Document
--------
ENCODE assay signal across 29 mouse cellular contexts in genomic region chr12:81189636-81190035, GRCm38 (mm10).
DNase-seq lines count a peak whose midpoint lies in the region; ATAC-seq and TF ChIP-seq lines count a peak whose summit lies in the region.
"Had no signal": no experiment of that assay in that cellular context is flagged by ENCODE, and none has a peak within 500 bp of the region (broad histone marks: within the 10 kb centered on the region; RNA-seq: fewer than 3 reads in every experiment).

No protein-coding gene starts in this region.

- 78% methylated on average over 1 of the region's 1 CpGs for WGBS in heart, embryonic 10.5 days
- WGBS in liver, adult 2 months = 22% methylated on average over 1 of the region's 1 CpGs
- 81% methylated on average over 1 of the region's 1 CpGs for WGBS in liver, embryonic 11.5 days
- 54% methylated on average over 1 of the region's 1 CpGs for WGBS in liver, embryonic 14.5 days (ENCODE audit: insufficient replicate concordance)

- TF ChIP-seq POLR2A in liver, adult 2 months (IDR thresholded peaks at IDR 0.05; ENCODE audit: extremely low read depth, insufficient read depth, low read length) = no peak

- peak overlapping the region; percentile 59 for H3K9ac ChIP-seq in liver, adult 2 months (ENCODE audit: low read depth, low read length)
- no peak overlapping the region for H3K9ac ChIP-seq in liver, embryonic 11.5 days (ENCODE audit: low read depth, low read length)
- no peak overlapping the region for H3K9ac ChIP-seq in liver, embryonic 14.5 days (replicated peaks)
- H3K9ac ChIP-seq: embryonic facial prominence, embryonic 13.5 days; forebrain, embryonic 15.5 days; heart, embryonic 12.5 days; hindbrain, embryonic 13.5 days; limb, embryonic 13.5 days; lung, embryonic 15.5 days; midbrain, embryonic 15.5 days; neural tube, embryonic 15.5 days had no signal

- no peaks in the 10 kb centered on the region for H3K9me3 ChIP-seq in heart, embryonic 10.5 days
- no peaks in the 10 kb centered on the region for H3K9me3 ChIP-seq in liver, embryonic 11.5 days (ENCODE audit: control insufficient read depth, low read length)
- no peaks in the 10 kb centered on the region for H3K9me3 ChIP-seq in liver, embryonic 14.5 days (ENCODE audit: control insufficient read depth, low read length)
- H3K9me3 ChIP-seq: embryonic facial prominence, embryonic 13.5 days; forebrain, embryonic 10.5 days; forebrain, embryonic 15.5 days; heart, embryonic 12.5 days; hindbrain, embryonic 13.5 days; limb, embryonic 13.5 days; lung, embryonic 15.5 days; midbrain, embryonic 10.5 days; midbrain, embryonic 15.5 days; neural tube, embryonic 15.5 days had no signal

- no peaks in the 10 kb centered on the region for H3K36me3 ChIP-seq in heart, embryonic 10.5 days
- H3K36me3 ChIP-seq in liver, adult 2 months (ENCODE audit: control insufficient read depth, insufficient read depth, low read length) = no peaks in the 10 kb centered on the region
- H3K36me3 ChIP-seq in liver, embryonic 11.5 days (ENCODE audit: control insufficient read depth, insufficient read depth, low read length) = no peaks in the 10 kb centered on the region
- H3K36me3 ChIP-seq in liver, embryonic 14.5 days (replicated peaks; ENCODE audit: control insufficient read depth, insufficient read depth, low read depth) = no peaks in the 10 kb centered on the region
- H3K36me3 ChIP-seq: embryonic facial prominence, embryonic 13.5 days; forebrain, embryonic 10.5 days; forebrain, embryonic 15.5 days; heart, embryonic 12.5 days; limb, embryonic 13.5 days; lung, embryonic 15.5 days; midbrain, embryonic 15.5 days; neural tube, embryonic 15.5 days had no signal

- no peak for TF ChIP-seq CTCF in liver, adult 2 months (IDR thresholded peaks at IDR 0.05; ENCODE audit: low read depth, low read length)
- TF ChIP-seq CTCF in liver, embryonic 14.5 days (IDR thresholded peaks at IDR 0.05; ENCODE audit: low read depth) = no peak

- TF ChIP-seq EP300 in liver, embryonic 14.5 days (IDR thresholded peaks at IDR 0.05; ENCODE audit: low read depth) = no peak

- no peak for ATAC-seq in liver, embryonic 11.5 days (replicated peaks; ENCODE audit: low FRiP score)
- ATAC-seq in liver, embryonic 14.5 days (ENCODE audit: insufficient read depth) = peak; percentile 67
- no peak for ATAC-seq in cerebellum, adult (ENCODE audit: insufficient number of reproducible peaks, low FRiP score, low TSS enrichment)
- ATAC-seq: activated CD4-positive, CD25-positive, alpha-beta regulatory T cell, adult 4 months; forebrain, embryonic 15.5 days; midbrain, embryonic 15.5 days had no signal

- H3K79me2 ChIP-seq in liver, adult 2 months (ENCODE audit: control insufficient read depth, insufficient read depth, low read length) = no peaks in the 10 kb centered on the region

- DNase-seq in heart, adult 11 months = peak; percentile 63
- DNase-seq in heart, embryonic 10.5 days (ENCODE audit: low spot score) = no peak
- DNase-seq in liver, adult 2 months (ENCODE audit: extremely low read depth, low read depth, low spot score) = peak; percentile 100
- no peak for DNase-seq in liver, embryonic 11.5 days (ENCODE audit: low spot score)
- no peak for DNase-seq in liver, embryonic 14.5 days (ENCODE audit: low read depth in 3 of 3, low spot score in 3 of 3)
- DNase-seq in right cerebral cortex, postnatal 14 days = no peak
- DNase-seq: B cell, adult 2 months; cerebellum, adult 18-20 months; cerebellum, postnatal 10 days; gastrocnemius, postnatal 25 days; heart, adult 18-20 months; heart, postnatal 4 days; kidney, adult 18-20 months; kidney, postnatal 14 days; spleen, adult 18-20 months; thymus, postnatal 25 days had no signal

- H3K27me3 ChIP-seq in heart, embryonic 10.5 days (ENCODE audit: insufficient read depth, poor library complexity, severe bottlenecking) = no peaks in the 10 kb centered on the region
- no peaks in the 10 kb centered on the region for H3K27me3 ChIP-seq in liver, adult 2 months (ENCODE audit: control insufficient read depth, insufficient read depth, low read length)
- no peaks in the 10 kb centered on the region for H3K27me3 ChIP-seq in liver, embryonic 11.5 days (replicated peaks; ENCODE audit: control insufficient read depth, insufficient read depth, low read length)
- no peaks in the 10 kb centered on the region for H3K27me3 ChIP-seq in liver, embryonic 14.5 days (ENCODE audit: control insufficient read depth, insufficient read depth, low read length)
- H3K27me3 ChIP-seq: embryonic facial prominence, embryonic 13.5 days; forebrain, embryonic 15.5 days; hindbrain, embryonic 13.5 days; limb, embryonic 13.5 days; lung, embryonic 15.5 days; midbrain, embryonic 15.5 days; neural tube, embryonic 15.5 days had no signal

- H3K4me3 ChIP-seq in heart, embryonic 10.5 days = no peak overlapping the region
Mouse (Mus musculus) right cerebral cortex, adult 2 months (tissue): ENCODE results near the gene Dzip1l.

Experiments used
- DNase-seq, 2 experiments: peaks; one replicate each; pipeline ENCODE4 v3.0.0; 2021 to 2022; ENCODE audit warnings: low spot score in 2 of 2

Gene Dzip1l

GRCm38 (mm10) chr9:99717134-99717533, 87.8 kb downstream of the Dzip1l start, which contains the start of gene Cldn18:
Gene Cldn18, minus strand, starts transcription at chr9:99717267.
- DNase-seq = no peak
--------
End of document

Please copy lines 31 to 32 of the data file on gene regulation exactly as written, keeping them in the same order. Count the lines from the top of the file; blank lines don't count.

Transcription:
- DNase-seq in heart, adult 11 months = peak; percentile 63
- DNase-seq in heart, embryonic 10.5 days (ENCODE audit: low spot score) = no peak